When we talk about documents from the Middle Ages, such as international contracts, ruler’s decrees, state and private correspondence, we imagine a piece of string or ribbon stamped by red wax or metal seal.  The stamp strongly and clearly marked who edited the document and what his rank was. And the whiteness of the metal showed the importance of the diploma and even gave its name – hrisovuls /gold/, argirovuls /silver/, molivdovuls /lead/. The kerovuls which were made of wax were more popular in West Europe, but East people also used this practice. These unique bearers of information show us the career of different historic persons and their official or private contacts. They often enrich or correct the information for stories, which we know from the mediaeval historians.

     Archaeological museum “Veliki Preslav” owns the world biggest collection of lead seals, found on its archaeological context. There are more than 500 seals, dated back to the time of 9th to the end of 11th c. Most of them as well as cores of seals and ceramic moulds were found in the ruins of a big building in the Inner Town. They belong to Byzantine governors from 971 to 1088 when Preslav was a major city (Strategy) of the district.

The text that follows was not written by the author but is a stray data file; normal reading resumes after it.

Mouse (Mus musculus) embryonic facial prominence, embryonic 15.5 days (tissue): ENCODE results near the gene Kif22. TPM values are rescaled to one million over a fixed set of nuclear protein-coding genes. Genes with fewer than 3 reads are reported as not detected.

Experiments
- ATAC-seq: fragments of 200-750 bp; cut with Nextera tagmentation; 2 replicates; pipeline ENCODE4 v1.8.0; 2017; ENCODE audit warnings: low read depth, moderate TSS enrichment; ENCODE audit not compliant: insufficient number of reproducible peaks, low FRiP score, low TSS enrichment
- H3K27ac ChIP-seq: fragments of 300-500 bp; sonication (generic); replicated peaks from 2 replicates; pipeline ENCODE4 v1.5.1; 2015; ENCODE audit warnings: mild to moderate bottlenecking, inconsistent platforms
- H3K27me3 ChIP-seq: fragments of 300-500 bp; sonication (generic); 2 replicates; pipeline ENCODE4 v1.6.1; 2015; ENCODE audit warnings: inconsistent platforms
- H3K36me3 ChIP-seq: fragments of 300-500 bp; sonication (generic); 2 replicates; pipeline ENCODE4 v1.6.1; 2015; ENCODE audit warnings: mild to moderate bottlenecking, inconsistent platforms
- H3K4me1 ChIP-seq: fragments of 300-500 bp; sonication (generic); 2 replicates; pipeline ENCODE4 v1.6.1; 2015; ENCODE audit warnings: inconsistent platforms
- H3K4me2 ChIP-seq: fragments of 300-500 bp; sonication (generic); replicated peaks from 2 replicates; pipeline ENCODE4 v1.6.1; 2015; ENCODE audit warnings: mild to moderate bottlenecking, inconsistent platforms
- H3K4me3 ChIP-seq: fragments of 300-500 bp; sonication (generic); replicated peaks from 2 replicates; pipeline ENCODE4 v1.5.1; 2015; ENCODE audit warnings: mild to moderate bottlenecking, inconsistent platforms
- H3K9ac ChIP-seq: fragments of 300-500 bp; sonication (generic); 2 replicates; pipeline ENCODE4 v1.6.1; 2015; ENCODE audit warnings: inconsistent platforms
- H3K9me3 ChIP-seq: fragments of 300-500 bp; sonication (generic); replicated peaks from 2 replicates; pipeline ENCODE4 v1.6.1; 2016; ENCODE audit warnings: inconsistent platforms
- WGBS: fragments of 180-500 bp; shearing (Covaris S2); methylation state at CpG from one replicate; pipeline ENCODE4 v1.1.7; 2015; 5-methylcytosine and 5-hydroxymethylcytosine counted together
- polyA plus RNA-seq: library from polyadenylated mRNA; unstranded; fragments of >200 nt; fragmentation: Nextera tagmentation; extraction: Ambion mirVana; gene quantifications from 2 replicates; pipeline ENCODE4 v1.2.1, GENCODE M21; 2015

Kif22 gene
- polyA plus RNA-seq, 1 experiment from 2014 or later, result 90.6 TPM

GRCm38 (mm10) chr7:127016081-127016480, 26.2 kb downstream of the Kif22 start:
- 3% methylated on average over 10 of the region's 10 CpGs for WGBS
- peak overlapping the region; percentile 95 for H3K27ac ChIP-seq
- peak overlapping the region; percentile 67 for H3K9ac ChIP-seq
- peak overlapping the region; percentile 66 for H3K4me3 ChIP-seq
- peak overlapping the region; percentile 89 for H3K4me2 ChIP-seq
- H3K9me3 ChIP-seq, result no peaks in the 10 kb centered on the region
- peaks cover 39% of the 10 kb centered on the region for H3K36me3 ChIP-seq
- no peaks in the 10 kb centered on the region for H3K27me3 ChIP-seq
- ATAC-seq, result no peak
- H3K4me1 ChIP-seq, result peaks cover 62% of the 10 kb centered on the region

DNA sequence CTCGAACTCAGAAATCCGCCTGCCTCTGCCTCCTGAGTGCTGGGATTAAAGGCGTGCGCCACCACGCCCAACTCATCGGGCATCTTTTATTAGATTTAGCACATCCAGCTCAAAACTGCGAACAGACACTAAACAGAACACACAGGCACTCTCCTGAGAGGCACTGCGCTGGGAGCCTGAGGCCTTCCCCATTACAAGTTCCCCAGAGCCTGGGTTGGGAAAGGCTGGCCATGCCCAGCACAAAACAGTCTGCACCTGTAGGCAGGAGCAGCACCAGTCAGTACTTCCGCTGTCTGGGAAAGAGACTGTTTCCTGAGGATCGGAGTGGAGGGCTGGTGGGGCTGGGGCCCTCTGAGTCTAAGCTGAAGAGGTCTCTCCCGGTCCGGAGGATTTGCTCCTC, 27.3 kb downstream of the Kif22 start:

In addition to the collection, there are also seals of Bulgarian and Byzantine rulers and dignitaries’ seals. They were found both in the Inner and Outer Towns of Preslav, as well as in its nearby and distant surroundings. The finds are evidences of the regular correspondence between the Bulgarian and Byzantine courts, but also of the importance of Preslav like second political and strategic center during the time of its precapital period.